New report from Chainalysis: Eastern Europe - The Cryptonomist
Chainalysis, the blockchain data platform that provides software, services, and research to government agencies, exchanges, financial institutions, and insurance and cybersecurity companies in more than 70 countries, has released the results of its report on Eastern European crypto adoption as part of the 2022 Geography of Cryptocurrency Report Index.
Chainalysis: crypto adoption in Eastern Europe
A new report came out these days, from the specialized blockchain and crypto research and analysis company Chainalysis, covering the cryptocurrency market in Eastern Europe. This is a market that represents 10% of total cryptocurrency transactions, with $630.9 billion in value received on-chain between July 2021 and June 2022.
According to data from the Chainalysis report, Eastern Europe’s comparative role in the world’s largest crypto ecosystem has remained surprisingly consistent in recent years, generally hovering around 10%. Other regions, however, would have seen more volatility.
The report by Chainalysis states:
“In prior research, we’ve looked a lot at Eastern Europe’s role in cryptocurrency-based crime — especially Russia. In particular, we’ve historically seen an outsized amount of ransomware and crypto-based money laundering in Eastern Europe, with the latter supported by a large ecosystem of risky cryptocurrency businesses. Some of those businesses, such as the OTC desk Suex, have even been sanctioned by the U.S. Treasury Department in response to this activity over the last year. Nevertheless, risky and illicit activity is still prominent when we look at Eastern Europe’s on-chain activity: High-risk exchanges – those with no or low KYC requirements – account for 6.1% of transaction activity in the region, compared to just 1.2% for the next-closest region.”
The issue of criminal and illicit activity appears to have not grown substantially, despite the outbreak of the conflict in Ukraine, a country that has always been very active in the cryptocurrency sector, which according to the Global crypto adoption index ranks third among countries in the world with the highest adoption of digital assets (while Russia ranks ninth).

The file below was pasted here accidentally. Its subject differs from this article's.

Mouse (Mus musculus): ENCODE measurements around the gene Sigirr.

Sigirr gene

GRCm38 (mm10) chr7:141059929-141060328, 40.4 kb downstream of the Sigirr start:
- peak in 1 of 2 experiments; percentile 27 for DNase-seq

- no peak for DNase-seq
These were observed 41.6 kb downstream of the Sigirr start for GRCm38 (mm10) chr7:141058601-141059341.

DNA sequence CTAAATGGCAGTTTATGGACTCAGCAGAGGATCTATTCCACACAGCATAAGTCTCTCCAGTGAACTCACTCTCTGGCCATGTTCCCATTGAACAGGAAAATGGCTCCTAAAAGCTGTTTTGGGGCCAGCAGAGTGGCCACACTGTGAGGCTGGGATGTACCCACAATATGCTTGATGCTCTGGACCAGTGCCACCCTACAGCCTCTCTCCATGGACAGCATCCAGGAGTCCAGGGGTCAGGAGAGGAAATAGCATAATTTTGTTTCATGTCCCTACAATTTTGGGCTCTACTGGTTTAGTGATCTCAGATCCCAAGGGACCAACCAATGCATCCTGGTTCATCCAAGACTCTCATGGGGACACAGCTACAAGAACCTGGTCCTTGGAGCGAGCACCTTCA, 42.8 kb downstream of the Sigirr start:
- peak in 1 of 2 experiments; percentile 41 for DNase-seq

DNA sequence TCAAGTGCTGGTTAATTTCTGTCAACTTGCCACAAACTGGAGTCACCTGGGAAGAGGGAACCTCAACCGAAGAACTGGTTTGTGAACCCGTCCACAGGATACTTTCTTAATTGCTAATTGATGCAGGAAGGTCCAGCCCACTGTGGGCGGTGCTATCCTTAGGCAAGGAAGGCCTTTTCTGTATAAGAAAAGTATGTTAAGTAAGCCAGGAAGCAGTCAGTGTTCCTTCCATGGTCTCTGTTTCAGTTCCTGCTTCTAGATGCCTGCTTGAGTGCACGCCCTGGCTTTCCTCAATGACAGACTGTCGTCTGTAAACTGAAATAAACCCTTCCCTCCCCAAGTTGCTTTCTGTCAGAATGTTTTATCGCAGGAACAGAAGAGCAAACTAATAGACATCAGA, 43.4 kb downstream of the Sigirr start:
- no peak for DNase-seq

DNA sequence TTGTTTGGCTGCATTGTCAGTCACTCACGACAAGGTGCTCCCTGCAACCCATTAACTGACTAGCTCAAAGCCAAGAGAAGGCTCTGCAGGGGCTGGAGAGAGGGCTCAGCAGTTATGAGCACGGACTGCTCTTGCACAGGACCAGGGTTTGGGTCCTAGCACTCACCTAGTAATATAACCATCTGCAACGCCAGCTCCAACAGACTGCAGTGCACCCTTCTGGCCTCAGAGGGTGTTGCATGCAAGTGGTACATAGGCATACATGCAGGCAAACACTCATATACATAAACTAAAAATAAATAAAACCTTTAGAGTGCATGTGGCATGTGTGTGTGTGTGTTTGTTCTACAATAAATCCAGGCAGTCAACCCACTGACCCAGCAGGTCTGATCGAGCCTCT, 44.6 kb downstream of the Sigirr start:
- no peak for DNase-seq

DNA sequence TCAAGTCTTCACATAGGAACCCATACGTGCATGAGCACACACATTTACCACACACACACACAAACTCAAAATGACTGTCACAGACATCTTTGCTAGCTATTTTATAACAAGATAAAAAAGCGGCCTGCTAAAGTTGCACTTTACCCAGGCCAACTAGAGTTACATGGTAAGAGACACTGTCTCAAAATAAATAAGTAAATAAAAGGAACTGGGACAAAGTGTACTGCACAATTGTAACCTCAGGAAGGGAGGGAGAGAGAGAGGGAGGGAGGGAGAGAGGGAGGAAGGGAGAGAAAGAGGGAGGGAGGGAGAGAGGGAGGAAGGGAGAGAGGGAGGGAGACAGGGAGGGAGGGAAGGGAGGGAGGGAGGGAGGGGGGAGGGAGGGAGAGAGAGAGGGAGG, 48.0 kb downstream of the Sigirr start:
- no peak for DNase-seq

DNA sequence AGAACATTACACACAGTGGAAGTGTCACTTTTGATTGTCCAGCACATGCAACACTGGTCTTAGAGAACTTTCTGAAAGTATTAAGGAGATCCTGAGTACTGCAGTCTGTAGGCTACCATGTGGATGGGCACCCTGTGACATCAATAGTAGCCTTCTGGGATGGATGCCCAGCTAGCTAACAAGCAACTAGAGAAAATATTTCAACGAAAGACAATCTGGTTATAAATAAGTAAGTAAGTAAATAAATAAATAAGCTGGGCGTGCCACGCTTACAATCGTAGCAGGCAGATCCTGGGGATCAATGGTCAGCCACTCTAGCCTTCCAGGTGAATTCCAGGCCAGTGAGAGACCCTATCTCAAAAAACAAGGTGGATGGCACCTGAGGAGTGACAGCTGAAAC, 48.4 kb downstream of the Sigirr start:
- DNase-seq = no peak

Chainalysis analysts have certified that about 18% of all cryptocurrency received from Eastern Europe, comes from addresses associated with risky or illicit activities, more than any other region.
Cryptocurrencies and war in Ukraine
But a rather important aspect highlighted by the report is that, again with regard to the conflict in Ukraine, cryptocurrencies have shown due to their low liquidity, that they do not lend themselves to being an appropriate tool to evade sanctions imposed by Russia, as some had implied.
The report continues:
“Russia saw transactions grow and shrink within a relatively narrow range over the following months. Ukraine, on the other hand, saw a steady increase in cryptocurrency transfers from the outset of the war through June 2022. It’s possible that Russian users’ cryptocurrency activity was impacted by restrictions placed on them by many services in response to the invasion.”
Movements in hryvnia, the Ukrainian currency, in cryptocurrency spiked a whopping 121% in March, immediately after the outbreak of war, while those denominated in rubles increased over the same period by 35%.
Tatiana Dmytrenko, a high-ranking advisor to the Ukrainian Ministry of Finance and member of the World Economic Forum’s Digital Resources Task Force, interviewed by Chainalysis Advisors to comment on this data, referred to the issue related to the currency controls implemented by the Ukrainian government:
“Due to the introduction of martial law in Ukraine, the Ukrainian Central Bank imposed restrictions on currency cash transactions, such as buying dollars or euros.”
The report analyzed, also with the support of experts in the field, the role of cryptocurrencies for Russia after its removal from the SWIFT international payments system. According to some experts, some Russian companies have already started using cryptocurrencies for their international payments, citing China and Iran as the main Russian partners for these types of transactions.
This would also be evidenced by the fact that, in January, stablecoins accounted for 42% of the volume of transactions primarily on Russian services. That share skyrocketed to 55% in February and 67% in March after the invasion.
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